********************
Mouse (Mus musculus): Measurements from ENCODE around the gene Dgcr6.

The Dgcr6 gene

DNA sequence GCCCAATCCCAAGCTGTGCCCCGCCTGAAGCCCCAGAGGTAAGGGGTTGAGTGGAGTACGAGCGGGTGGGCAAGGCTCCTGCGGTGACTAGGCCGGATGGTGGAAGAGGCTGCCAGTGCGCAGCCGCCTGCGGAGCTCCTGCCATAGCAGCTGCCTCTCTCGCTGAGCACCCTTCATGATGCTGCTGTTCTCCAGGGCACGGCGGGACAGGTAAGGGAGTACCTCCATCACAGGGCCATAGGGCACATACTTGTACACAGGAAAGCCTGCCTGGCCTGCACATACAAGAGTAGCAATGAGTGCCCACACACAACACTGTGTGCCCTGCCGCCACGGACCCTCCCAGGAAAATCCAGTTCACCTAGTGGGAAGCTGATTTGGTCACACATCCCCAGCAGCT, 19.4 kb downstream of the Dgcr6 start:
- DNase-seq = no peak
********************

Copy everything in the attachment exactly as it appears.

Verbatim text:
Mouse (Mus musculus): Measurements from ENCODE around the gene Dgcr6.

The Dgcr6 gene

DNA sequence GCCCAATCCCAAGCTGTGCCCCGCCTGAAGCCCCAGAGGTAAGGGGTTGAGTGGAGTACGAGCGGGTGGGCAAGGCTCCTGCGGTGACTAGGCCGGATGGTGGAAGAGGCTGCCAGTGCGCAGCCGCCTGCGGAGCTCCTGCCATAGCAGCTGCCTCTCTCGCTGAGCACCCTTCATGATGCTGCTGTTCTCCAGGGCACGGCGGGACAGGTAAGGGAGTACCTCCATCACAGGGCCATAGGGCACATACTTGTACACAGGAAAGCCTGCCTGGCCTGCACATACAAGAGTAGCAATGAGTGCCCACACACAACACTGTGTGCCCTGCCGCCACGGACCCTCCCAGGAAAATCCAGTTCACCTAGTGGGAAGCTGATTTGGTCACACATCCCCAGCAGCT, 19.4 kb downstream of the Dgcr6 start:
- DNase-seq = no peak